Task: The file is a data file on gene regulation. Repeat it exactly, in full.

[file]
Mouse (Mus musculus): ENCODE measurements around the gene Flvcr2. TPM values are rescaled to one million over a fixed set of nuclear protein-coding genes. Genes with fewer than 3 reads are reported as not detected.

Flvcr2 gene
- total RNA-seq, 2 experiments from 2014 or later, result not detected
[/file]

Mouse (Mus musculus): ENCODE measurements around the gene Flvcr2. TPM values are rescaled to one million over a fixed set of nuclear protein-coding genes. Genes with fewer than 3 reads are reported as not detected.

Flvcr2 gene
- total RNA-seq, 2 experiments from 2014 or later, result not detected